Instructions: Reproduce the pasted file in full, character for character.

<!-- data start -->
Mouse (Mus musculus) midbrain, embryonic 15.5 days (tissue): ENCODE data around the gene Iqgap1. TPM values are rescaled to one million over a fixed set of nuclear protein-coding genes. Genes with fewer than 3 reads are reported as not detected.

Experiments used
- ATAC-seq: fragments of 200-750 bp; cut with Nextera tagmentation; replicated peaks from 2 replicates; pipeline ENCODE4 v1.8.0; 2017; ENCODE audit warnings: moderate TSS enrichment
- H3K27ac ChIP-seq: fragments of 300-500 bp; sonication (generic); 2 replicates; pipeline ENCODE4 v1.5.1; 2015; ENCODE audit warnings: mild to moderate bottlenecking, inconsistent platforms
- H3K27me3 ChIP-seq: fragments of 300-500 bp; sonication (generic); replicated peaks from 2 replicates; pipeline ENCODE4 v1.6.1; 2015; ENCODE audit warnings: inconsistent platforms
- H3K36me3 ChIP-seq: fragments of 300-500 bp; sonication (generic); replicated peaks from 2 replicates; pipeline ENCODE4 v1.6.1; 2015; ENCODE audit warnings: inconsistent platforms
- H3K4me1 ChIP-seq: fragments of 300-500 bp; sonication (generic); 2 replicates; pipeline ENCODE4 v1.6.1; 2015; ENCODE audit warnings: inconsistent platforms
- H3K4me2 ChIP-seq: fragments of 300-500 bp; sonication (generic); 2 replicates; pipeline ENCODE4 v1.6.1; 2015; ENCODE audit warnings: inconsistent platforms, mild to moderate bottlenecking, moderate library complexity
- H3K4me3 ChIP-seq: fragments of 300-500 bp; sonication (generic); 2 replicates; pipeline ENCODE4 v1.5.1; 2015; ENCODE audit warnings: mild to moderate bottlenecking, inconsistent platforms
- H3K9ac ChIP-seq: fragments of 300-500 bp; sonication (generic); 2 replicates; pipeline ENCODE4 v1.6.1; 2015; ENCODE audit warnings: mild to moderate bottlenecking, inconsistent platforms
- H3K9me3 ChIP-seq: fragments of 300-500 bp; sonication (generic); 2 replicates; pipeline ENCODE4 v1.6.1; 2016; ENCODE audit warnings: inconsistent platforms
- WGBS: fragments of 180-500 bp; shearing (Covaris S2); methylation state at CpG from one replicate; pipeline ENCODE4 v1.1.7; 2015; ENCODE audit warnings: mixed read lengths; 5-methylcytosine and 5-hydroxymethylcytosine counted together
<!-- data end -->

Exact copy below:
Mouse (Mus musculus) midbrain, embryonic 15.5 days (tissue): ENCODE data around the gene Iqgap1. TPM values are rescaled to one million over a fixed set of nuclear protein-coding genes. Genes with fewer than 3 reads are reported as not detected.

Experiments used
- ATAC-seq: fragments of 200-750 bp; cut with Nextera tagmentation; replicated peaks from 2 replicates; pipeline ENCODE4 v1.8.0; 2017; ENCODE audit warnings: moderate TSS enrichment
- H3K27ac ChIP-seq: fragments of 300-500 bp; sonication (generic); 2 replicates; pipeline ENCODE4 v1.5.1; 2015; ENCODE audit warnings: mild to moderate bottlenecking, inconsistent platforms
- H3K27me3 ChIP-seq: fragments of 300-500 bp; sonication (generic); replicated peaks from 2 replicates; pipeline ENCODE4 v1.6.1; 2015; ENCODE audit warnings: inconsistent platforms
- H3K36me3 ChIP-seq: fragments of 300-500 bp; sonication (generic); replicated peaks from 2 replicates; pipeline ENCODE4 v1.6.1; 2015; ENCODE audit warnings: inconsistent platforms
- H3K4me1 ChIP-seq: fragments of 300-500 bp; sonication (generic); 2 replicates; pipeline ENCODE4 v1.6.1; 2015; ENCODE audit warnings: inconsistent platforms
- H3K4me2 ChIP-seq: fragments of 300-500 bp; sonication (generic); 2 replicates; pipeline ENCODE4 v1.6.1; 2015; ENCODE audit warnings: inconsistent platforms, mild to moderate bottlenecking, moderate library complexity
- H3K4me3 ChIP-seq: fragments of 300-500 bp; sonication (generic); 2 replicates; pipeline ENCODE4 v1.5.1; 2015; ENCODE audit warnings: mild to moderate bottlenecking, inconsistent platforms
- H3K9ac ChIP-seq: fragments of 300-500 bp; sonication (generic); 2 replicates; pipeline ENCODE4 v1.6.1; 2015; ENCODE audit warnings: mild to moderate bottlenecking, inconsistent platforms
- H3K9me3 ChIP-seq: fragments of 300-500 bp; sonication (generic); 2 replicates; pipeline ENCODE4 v1.6.1; 2016; ENCODE audit warnings: inconsistent platforms
- WGBS: fragments of 180-500 bp; shearing (Covaris S2); methylation state at CpG from one replicate; pipeline ENCODE4 v1.1.7; 2015; ENCODE audit warnings: mixed read lengths; 5-methylcytosine and 5-hydroxymethylcytosine counted together